Small wonder, in the light of all of this, that Catholics so love and esteem their parishes.
Still, there is more to the definition of those 413 communities of faith that are the Archdiocese of New York. Our parishes believe together and pray together with a very specific purpose in mind - God's purpose, holiness. They believe and pray so that they and everyone who crosses their path in life might be holy, for the glory of God and the salvation of immortal souls.
"Holiness" is, of course, a familiar word and a word with a number of definitions. The one proposed in the 19 vicariate meetings is as follows. We are holy -
- When we are just, that is, ever willing to recognize and respect the rights of others;
- When we are charitable, that is, keenly aware of the suffering and pain of others and anxious to offer relief and understanding;
- When we are truthful, that is, committed to speaking only what we know to be reality;
- When we are clean of heart, that is, respectful of our bodies and pure in the sight of our God; and
- When we are prayerful, that is, comfortable with and accustomed to conversing with the Lord, convinced that he is ever at our elbow, ready to listen to us and speak to us.
This holiness, then, is what we seek in our parishes. It is essential, though, that we seek it not only for ourselves. If we truly understand what we Catholics believe, if we truly appreciate how and why we pray together, if we truly strive to be holy, "as the Heavenly Father is holy," we have to know that whatever holiness we achieve is to be shared.
We leave our parish churches to live our parish-nourished holiness at home, at school, in the workplace, indeed, wherever in the Providence of God we happen to be. Our living of it, if it be authentic, however, cannot help but have a salutary effect on all whose lives are touched by ours. No one is able to live justice, charity, truthfulness, cleanness of heart, and prayerfulness without leading others to ask why and in due course to discover the answer - the one Lord and Savior who calls us all to be holy.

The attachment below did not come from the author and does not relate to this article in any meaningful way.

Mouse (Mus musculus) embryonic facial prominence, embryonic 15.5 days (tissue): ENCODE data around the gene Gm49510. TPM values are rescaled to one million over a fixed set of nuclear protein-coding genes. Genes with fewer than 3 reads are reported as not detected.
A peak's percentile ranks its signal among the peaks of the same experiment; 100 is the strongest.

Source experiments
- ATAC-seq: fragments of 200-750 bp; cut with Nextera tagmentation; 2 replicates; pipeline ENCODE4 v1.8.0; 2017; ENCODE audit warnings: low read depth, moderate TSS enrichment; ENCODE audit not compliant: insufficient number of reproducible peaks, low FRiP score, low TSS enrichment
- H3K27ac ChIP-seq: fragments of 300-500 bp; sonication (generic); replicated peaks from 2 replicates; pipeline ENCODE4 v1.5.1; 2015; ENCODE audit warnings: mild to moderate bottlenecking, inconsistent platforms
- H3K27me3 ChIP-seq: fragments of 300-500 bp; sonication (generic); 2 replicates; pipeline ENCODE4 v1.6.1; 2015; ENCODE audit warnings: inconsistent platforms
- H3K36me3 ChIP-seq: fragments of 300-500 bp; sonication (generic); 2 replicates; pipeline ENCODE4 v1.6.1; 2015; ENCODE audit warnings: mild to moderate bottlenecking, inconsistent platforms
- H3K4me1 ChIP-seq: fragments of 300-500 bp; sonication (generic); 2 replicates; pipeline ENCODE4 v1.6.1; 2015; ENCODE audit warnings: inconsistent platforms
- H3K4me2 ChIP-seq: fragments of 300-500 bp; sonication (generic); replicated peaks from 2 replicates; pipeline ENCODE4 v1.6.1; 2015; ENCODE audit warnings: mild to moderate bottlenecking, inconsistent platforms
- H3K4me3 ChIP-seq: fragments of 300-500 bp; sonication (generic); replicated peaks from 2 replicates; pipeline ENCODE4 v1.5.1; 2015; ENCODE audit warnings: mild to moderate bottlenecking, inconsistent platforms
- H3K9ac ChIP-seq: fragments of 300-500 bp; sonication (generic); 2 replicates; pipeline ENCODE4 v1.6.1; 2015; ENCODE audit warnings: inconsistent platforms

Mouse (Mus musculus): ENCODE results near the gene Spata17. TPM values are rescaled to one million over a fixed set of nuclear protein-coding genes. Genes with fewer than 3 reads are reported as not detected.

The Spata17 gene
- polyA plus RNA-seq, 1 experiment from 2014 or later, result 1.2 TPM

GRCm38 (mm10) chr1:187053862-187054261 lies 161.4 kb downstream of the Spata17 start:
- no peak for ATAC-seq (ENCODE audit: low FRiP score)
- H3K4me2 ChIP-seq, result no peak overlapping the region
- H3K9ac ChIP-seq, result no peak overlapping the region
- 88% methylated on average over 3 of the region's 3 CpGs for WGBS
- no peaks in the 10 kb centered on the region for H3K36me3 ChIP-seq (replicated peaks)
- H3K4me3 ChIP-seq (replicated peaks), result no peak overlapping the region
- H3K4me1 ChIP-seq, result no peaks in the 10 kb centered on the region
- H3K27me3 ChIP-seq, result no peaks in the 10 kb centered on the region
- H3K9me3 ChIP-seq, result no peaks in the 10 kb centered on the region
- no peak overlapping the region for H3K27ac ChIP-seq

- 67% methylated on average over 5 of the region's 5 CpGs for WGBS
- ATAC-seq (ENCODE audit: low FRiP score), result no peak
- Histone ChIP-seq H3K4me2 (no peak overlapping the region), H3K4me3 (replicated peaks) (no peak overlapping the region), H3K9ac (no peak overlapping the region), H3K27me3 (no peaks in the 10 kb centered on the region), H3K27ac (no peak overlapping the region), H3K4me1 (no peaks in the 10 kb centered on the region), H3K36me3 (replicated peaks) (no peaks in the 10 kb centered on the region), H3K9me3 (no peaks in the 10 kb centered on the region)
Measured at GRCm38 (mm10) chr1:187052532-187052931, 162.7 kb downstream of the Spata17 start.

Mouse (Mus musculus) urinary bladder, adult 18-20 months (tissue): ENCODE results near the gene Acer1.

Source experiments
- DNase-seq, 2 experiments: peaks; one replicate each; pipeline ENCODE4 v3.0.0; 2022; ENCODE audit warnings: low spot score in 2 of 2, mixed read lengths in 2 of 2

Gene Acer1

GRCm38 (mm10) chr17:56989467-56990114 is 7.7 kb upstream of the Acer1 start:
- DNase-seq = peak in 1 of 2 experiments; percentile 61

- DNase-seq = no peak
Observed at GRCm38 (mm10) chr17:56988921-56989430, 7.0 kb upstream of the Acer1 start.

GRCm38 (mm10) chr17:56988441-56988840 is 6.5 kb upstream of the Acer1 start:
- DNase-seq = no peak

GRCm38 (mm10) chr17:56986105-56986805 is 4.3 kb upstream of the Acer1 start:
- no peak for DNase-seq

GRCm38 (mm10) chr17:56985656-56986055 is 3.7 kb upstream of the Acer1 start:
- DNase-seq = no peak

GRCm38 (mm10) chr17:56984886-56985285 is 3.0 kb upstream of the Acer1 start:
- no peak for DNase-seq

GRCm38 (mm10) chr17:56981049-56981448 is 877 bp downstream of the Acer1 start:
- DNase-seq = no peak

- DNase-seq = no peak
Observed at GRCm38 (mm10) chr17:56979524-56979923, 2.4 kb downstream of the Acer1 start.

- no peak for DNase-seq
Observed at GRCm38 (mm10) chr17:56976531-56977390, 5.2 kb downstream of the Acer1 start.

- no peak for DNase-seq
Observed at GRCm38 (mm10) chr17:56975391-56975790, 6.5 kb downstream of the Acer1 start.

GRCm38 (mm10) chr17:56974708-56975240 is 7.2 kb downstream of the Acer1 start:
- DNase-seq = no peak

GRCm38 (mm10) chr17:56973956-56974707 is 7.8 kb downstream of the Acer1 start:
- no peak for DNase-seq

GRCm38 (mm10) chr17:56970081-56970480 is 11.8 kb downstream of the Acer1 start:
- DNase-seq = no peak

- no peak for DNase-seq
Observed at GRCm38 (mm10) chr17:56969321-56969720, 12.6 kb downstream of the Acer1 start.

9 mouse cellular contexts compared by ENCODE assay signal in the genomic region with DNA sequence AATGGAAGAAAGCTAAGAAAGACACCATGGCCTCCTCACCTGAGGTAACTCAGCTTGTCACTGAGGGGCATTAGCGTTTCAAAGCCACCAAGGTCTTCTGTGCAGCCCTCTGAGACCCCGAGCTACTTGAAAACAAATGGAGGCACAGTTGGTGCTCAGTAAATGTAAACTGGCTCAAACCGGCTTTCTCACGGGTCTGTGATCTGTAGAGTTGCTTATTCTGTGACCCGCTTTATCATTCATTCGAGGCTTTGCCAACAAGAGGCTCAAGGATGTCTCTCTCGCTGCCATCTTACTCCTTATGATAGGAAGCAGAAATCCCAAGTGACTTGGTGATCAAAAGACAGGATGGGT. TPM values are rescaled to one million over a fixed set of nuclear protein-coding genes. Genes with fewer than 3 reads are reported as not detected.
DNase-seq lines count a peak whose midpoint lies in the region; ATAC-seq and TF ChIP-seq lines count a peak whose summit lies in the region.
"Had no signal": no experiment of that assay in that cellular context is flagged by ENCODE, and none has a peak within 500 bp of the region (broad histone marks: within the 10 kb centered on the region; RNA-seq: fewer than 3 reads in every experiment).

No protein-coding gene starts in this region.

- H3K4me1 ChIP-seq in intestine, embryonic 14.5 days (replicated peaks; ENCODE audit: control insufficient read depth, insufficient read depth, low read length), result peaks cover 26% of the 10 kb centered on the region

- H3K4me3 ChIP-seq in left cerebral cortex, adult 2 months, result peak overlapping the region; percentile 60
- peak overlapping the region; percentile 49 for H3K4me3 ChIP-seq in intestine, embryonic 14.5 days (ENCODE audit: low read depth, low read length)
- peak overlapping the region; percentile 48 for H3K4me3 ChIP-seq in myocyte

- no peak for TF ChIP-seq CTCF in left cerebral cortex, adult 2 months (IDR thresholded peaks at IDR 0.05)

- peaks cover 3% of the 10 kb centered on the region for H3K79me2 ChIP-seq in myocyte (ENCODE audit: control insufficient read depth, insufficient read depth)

Jesus Christ told us to be witnesses to him and his Gospel in the world. St. Paul showed us how to do it, as did millions of holy men, women and children - canonized by the Church and not - down through the ages. Above all else in life, we yearn to join that number; and our parishes are there to strengthen us in our witnessing.
This is what parishes are all about, and this is what the Archdiocese of New York is all about. For the Archdiocese of New York is, first and foremost, its parishes.
One evening as I was leaving a vicariate meeting in one of the upper counties, an elderly couple stopped me on the way to my car. "Now we understand better why we love our parish so much," the husband announced. "You made it very clear, and we won't forget what you said." His wife nodded in agreement. "But there is something you left out," the husband went on. "You forgot to say that there can be no parishes without priests, and you forgot to add that here in the Archdiocese of New York we have the best priests in all the world." His wife nodded again.
I put down my suitcase and shook the hands of the couple, promising to add to my sermon in the remaining vicariate meetings what the husband had suggested.
"Now," I said, "there is something I would like to ask of you." My priest secretary came over to say that we should be on our way. I told him I would need a few more minutes.
"At every Mass," I said rather solemnly, "tell the Lord we urgently need more priests here in the Archdiocese of New York. Tell him that the archbishop worries more about this than anything else. Tell him of your love for your priests. Tell him that without priests there will be no Mass and no parishes. And tell him that you will personally speak to every young man whom you consider a good prospect to ask that he prayerfully consider handing his life over to the Lord as a priest of the Archdiocese."
"Whoa!" cried the husband. "Whoa, nothing!" replied the wife. "The Archbishop is right, and the two of us better get to work on all of that 'telling.' "
The traffic was unusually heavy, as we made our way back to Manhattan, but somehow I did not seem to care. For I had a warm feeling - a kind of piously self-satisfied feeling - that my God was in for a lot of "telling."
If we truly understand what we Catholics believe, if we truly appreciate how and why we pray together, if we truly strive to be holy, 'as the Heavenly Father is holy,' we have to know that whatever holiness we achieve is to be shared.
Edward Cardinal Egan
Archbishop of New York